Many paths. One welcoming and diverse community.

In the News

Yes, Please Visit

Khleber150x150Joe Sullivan didn’t have the easiest of childhoods. While still very young, he suffered the neglect of his mother and the physical abuse of his father. By the time he turned ten, Joe’s family disintegrated into chaos and began moving from place to place – to more than ten addresses in three years. Because of his mental disabilities, Joe was easily led by other boys, and because he lived mostly on the streets, he fell into petty theft and other small property crimes.

Running with two older boys, Joe broke into an empty house where one of the others stole some jewelry, and then left. Later that day, the woman who lived there came home and was attacked by an assailant she never saw clearly.

The attack was brutal, violent, and shocking. Police apprehended the two older boys who pinned the guilt on thirteen-year-old Joe. Joe turned himself in and admitted participating in the burglary, but adamantly denied knowing anything about the rape. Relying on the self-serving testimony of the two older kids, prosecutors indicted Joe as an adult and, at thirteen, Joe was convicted and sentenced to life without parole.

Housed among adult inmates, Joe was repeatedly abused and sexually assaulted, and several times attempted suicide. When he developed multiple sclerosis, doctors suggested that his prison trauma probably triggered the disease.
Confined to a wheelchair, horribly mistreated, and condemned to die in prison at the age of thirteen, the childlike, emotionally disabled Joe faced a dreary future in a bleak Florida prison.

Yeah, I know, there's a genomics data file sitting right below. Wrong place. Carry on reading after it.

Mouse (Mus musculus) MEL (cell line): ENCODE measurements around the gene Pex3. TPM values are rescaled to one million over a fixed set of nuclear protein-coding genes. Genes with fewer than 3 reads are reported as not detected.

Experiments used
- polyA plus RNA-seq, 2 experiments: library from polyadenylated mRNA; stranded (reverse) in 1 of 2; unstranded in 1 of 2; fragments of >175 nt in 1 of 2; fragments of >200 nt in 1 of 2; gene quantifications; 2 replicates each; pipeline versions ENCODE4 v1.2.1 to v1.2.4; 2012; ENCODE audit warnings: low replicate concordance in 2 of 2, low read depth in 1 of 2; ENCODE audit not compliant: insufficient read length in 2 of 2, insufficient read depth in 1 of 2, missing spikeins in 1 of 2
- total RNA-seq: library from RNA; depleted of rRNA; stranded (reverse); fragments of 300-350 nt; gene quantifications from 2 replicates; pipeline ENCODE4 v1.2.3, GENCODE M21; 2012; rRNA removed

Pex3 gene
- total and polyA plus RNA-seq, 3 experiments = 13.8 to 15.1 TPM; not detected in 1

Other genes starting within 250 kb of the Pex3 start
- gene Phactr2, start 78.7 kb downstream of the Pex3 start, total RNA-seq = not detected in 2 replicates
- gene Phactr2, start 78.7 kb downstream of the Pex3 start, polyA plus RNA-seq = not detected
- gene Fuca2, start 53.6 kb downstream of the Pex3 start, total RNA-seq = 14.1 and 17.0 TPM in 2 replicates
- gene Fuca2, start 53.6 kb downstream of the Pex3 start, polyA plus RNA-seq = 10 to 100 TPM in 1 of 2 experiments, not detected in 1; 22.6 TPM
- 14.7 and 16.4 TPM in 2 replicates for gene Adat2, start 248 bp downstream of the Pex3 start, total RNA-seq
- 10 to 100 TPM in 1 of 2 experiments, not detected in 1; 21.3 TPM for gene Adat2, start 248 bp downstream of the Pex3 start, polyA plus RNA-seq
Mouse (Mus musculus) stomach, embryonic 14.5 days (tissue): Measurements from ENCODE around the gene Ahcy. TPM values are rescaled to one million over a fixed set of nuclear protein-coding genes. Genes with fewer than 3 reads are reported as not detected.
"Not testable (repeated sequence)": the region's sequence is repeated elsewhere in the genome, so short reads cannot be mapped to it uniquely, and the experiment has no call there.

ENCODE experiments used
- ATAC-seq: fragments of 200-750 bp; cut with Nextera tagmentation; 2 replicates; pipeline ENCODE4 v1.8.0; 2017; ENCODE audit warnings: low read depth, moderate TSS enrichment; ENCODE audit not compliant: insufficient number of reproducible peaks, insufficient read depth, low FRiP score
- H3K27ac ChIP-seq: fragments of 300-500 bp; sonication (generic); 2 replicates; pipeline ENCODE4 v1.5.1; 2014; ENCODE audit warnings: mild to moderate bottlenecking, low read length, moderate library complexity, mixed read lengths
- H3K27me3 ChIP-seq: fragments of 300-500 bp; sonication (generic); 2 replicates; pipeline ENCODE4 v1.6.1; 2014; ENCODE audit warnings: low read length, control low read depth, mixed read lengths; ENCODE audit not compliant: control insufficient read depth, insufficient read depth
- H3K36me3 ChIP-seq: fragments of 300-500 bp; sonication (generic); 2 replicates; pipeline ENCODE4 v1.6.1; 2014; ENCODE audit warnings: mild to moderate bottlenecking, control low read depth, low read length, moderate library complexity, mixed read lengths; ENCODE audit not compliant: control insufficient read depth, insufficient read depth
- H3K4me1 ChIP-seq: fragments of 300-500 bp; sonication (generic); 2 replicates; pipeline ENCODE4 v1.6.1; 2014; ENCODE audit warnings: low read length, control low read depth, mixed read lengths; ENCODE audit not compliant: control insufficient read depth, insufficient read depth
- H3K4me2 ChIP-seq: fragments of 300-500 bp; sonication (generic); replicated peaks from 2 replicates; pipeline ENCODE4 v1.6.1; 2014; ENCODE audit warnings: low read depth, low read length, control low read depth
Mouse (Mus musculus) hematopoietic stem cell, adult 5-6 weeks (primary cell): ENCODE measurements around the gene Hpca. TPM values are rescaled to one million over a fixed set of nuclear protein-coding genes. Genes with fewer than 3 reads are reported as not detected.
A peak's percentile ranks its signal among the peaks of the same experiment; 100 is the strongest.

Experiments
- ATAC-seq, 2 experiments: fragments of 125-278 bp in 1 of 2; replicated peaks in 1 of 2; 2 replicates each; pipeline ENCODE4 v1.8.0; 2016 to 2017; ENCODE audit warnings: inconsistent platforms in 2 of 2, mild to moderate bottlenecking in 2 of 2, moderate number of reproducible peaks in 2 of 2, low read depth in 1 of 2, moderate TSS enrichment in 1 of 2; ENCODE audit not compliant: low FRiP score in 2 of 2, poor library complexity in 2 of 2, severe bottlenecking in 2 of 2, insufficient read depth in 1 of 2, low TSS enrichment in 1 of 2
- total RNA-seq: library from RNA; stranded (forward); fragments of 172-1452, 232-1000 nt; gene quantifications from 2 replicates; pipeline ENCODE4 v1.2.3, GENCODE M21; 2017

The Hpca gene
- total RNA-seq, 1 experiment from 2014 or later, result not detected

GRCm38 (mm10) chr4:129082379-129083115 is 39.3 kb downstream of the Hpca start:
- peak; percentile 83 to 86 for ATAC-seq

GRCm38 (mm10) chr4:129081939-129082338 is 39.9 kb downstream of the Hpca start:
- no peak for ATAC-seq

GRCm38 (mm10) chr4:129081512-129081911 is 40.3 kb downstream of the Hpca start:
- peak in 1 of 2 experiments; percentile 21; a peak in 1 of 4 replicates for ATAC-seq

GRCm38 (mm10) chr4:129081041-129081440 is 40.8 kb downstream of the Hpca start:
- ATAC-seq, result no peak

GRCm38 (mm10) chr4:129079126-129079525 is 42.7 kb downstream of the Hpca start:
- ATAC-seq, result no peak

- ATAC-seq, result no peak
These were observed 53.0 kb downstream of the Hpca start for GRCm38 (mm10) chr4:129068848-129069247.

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When All’s Right with Our Brothers and Sisters

Khleber150x150I’d never been to a mosque here in Florida, so when the Islamic Society of Sarasota and Bradenton (ISSB) advertised an International Food & Crafts Festival a couple of weeks ago, I decided to head up and see what it was all about.

On the drive there, my spouse and I wondered aloud about the anxieties American Muslims must feel in the current political climate. As we turned onto the street that would take us to the mosque, we spied early signs of trouble: the flashing lights of police cars in the distance signaling that something had gone terribly wrong. We got closer and could see officers standing in the roadway and said to each other, “But it’s so early on a lovely Sarasota Saturday morning, what could have gone wrong already?”

As we waited in the resultant traffic jam, inching closer to the entrance of the Islamic Society, it became apparent that there was nothing at all wrong. The flashing lights and the police presence meant that something was, in fact, very right: there were so many people trying to visit the festival that police officers were in the street directing traffic to help the hordes of visitors who had to park across the busy street cross safely onto ISSB’s grounds.

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Letting God Visit